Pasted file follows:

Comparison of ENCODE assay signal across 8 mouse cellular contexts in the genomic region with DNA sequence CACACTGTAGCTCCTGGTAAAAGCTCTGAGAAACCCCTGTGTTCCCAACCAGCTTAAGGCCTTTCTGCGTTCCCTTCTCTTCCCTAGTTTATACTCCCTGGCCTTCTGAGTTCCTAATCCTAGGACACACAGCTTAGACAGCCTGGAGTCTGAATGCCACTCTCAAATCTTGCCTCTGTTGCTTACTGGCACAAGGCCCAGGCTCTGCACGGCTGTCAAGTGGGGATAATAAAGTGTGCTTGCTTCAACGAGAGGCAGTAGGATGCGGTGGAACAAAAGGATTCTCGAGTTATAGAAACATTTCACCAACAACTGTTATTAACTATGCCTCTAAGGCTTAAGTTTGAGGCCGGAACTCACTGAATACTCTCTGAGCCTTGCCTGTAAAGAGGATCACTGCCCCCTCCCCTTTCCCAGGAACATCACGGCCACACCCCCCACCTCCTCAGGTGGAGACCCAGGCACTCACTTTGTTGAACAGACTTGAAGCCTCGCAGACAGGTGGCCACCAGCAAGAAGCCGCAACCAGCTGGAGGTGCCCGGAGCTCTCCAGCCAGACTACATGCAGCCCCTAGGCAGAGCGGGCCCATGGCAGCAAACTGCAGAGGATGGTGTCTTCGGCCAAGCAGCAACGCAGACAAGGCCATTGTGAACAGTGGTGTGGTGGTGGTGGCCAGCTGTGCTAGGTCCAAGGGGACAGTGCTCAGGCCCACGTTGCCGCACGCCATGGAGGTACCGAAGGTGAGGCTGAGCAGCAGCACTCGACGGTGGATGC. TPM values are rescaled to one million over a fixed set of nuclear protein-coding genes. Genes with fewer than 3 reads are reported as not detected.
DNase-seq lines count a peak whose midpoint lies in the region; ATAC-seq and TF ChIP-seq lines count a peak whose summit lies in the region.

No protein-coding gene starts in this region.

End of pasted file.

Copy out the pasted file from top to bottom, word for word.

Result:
Comparison of ENCODE assay signal across 8 mouse cellular contexts in the genomic region with DNA sequence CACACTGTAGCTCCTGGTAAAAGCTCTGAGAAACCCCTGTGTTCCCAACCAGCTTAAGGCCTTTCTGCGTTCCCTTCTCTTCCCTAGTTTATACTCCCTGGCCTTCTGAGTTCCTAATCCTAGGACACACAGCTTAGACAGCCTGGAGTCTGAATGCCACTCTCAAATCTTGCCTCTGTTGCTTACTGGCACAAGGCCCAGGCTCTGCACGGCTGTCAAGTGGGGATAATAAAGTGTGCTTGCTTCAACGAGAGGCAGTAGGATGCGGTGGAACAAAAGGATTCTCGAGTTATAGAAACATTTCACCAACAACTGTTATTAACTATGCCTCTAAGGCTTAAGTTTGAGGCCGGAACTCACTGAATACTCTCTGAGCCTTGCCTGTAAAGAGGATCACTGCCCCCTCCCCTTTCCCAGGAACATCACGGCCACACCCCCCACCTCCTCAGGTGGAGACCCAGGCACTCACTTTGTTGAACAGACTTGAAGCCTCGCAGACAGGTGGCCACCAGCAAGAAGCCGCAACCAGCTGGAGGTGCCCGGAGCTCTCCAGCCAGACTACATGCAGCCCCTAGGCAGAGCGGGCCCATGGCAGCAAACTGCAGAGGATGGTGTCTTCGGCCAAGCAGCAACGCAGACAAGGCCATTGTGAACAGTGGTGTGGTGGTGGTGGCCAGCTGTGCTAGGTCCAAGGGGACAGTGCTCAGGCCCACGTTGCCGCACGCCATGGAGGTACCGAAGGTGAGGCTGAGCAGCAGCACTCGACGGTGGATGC. TPM values are rescaled to one million over a fixed set of nuclear protein-coding genes. Genes with fewer than 3 reads are reported as not detected.
DNase-seq lines count a peak whose midpoint lies in the region; ATAC-seq and TF ChIP-seq lines count a peak whose summit lies in the region.

No protein-coding gene starts in this region.